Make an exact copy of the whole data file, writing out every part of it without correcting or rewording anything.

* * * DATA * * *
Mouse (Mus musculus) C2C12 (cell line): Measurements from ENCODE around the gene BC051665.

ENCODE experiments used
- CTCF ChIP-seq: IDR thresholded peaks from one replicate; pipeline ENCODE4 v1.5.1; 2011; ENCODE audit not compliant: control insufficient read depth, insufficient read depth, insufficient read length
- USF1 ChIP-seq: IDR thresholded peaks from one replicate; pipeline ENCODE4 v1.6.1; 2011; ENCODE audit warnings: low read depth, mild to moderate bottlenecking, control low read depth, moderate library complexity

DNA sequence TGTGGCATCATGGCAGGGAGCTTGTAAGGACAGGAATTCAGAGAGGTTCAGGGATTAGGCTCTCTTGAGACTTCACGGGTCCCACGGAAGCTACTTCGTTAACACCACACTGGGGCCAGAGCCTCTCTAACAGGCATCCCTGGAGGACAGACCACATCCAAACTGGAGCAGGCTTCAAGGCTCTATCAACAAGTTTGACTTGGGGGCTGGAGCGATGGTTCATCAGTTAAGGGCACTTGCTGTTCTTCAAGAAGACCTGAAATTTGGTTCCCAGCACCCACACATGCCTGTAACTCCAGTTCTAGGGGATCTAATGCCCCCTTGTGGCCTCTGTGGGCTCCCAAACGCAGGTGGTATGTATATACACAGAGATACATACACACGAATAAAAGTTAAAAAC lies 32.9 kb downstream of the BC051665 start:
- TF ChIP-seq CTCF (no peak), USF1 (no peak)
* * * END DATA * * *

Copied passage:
Mouse (Mus musculus) C2C12 (cell line): Measurements from ENCODE around the gene BC051665.

ENCODE experiments used
- CTCF ChIP-seq: IDR thresholded peaks from one replicate; pipeline ENCODE4 v1.5.1; 2011; ENCODE audit not compliant: control insufficient read depth, insufficient read depth, insufficient read length
- USF1 ChIP-seq: IDR thresholded peaks from one replicate; pipeline ENCODE4 v1.6.1; 2011; ENCODE audit warnings: low read depth, mild to moderate bottlenecking, control low read depth, moderate library complexity

DNA sequence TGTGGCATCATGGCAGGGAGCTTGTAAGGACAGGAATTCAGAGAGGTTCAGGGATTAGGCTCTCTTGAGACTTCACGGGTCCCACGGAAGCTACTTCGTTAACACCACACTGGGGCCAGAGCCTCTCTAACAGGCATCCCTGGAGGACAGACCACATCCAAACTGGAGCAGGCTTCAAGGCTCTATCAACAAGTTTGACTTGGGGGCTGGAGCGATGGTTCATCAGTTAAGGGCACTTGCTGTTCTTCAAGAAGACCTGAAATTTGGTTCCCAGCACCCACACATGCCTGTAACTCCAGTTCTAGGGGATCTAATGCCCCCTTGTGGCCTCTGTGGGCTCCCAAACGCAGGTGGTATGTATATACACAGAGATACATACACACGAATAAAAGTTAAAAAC lies 32.9 kb downstream of the BC051665 start:
- TF ChIP-seq CTCF (no peak), USF1 (no peak)